Orphee Shungu

Born and bred in Paris, Orphee Shungu, daughter of the world famous late Congolese Rhumba musician, Papa Wemba, studied Communications and Music, but a musician is definitely not on her list of potential husbands. She told Nseobong Okon-Ekong why

 The hall became emotionally charged as soon as she mounted the stage with her mother. Their world famous bread-winner had passed on barely seven months. Honouring the memory of Jules Shungu Wembadio Pene Kikumba, better known as, Papa Wemba, the Congolese singer and musician was one of the highlights of the recent All Africa Music Awards, AFRIMA, in Lagos.

As the sound of his music wafted through the speakers and his brief bio rolled on the screen, all eyes were on his wife, Amazone, and his 24 year-old daughter, Orphee. It was a fitting tribute to the man reputed as the ‘King of Rhumba Rock’.

He was just ‘Daddy to her. To many around the world, he was a vastly adored idol who made them happy through his music. His immediate family may not have been aware of his larger than life stature until he died. Wemba, according to his daughter, had predicted he would die doing what he loved most – singing on stage and that only then would his family members realize how big he was.

It happened exactly as he had predicted.
On that fateful day in April in 2016, Wemba was performing in Abidjan, Cote D’Ivoire during the FEMUA Urban Music Festival when he collapsed and died. Orphee told this reporter she had spoken with her father 40 minutes earlier from her base in Paris to wish him well and promised to call again when he was done performing. Unfortunately, it would be the last time she heard his voice live. He now lives through his musical works and other forms of cultural influences which he had on his generation.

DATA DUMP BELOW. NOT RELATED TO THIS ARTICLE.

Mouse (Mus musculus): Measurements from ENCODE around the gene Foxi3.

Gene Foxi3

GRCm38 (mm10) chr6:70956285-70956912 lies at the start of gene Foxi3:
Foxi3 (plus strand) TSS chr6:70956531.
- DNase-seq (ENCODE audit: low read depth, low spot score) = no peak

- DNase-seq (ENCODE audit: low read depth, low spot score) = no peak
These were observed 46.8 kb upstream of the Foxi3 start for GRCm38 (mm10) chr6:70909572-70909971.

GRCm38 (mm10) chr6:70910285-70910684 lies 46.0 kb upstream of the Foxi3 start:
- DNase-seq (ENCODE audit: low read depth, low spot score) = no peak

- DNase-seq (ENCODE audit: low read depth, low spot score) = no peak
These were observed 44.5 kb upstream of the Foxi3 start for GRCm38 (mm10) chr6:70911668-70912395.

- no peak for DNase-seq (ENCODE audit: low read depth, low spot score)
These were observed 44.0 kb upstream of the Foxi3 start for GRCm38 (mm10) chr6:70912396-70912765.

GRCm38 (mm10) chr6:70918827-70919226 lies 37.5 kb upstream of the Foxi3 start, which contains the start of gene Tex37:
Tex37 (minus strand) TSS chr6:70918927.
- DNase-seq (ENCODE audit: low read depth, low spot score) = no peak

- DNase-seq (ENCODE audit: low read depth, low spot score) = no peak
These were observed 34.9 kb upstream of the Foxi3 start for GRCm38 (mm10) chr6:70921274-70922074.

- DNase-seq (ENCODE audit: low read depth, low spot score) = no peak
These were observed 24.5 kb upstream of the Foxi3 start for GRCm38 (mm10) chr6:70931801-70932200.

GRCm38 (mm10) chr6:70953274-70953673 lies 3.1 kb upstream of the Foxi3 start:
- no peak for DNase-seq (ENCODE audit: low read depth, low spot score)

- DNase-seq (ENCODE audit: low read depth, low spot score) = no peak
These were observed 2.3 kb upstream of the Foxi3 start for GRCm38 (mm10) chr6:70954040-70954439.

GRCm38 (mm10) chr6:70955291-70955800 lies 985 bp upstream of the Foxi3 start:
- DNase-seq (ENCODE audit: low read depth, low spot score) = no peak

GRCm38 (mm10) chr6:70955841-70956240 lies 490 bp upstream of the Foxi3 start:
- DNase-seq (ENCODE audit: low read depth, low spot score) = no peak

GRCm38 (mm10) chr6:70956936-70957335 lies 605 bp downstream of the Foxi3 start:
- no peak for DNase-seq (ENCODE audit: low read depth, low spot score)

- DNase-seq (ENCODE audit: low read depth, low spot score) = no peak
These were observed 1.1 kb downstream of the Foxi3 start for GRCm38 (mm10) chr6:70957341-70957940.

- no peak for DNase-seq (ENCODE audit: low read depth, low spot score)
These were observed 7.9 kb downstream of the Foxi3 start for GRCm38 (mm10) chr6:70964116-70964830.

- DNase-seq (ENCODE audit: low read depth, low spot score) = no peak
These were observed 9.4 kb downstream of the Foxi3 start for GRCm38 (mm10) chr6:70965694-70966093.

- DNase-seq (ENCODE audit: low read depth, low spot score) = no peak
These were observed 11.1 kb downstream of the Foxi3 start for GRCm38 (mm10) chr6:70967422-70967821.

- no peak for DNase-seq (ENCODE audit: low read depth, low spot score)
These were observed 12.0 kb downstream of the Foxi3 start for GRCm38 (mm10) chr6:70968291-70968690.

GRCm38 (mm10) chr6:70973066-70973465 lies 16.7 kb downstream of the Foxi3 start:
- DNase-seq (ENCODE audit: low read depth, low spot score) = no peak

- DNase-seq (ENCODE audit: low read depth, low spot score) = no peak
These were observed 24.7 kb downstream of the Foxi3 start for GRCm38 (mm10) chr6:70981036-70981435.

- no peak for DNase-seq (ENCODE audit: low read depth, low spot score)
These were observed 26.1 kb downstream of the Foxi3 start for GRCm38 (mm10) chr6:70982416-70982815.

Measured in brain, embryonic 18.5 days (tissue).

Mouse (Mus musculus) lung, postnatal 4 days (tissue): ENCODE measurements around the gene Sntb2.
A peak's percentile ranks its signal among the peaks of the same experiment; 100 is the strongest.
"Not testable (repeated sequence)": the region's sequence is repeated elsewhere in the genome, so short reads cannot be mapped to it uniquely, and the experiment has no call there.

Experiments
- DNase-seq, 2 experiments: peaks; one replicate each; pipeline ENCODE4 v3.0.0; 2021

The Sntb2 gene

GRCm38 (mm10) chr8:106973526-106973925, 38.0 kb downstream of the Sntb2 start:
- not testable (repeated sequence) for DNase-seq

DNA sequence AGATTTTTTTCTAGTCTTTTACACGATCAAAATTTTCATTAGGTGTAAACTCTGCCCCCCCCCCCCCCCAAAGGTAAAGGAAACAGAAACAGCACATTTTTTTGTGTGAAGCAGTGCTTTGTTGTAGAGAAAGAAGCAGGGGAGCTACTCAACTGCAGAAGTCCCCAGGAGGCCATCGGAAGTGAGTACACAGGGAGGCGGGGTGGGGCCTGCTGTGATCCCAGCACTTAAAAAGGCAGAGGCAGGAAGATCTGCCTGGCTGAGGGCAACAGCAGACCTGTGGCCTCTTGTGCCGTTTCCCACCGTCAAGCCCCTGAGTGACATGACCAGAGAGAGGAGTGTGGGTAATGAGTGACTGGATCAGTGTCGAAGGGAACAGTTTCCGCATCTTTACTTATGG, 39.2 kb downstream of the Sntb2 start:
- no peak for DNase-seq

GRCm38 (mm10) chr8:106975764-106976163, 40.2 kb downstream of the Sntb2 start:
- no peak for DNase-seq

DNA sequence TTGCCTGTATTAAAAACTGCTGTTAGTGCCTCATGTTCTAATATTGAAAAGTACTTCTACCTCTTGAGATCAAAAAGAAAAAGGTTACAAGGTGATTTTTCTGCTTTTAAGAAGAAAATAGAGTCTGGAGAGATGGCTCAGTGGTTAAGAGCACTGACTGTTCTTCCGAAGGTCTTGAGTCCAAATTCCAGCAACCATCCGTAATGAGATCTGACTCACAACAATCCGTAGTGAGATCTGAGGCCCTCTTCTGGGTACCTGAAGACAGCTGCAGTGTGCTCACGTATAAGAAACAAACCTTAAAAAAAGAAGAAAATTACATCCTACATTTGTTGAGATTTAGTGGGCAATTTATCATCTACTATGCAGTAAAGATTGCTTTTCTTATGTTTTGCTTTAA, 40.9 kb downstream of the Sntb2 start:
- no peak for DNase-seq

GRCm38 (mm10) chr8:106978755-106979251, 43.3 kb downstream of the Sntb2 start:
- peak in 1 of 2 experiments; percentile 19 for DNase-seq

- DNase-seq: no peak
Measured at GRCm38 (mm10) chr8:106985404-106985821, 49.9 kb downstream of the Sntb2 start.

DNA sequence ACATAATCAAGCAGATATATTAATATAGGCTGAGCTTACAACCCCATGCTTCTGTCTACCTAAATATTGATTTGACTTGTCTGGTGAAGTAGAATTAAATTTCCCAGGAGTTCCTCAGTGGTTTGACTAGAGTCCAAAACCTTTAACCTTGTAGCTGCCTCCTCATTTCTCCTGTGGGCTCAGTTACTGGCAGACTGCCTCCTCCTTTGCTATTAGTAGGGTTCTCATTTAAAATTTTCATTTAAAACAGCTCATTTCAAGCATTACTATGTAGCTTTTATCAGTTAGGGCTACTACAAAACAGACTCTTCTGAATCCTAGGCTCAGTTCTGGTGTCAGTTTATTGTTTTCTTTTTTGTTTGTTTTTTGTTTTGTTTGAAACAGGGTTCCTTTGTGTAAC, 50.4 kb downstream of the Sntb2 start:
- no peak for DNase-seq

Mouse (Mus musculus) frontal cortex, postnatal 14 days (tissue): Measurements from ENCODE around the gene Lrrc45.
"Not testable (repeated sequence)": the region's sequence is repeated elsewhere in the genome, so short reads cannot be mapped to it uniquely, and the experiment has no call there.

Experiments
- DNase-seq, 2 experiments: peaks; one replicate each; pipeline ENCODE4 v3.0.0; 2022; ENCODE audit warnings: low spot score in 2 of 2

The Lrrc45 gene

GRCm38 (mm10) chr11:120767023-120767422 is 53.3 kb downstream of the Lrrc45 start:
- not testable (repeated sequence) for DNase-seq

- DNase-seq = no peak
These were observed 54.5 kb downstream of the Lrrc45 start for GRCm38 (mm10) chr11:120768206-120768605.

Wemba has entered the list of artistes whose wish to die on stage while performing came true. Orphee said he had dropped a hint on how he would love to go.
“He always said the beautiful gift to him would be to die on stage. I was not surprised he died on stage. It is a beautiful way to die. No suffering. He just died. I feel the pain of his death but I am comforted he did not suffer any pain and he died the way he wished.”

Understandably, Orphee does not like talking about the moment her father’s death was reported to the family. All his relatives have become more closely knit. Dealing with his death has made them stronger. Orphee even found her voice on stage, singing one of her father’s songs that has become her favourite since he passed. She explained why she loves that song. “It talks about the importance of family and reflects on the busy life of an artiste. He travels around the world alone. In that song, my father says family is the best and he talks about my mother as an inspiration to him and the children. I love that song. “

Born and bred in Paris, she only returned to live with her mother in Kinshasha, Democratic Republic of Congo, since he passed on. Although She’d been singing since she was a little girl and she believes very much music is in her blood, she is willing to bid her time until a producer who is willing to work with her comes along.

After weighing the options for some time, she deliberately choose a delicate response. “Yes I am a musician and no, I am not a musician. I am a musician because music is my passion. I don’t know if I want to be a musician. I studied Communications and Music. I just finished my studies of communication in the university in France, Marketing and Publicity. I don’t know if I want to be a musician like my father. If one day someone tells me I would like to produce you, why not?”

Boldly tattooed on her wrist were two symbols she offered to shed light on. “It is the first letter of my name ‘O’. The other tattoo is a motif for motivation in Latin. My parents are the reason, I do anything. They are my motivation. Especially, my Dad. When I want to make any move in my life, I think what my Dad think would do in a situation like that. He is my motivation every day.”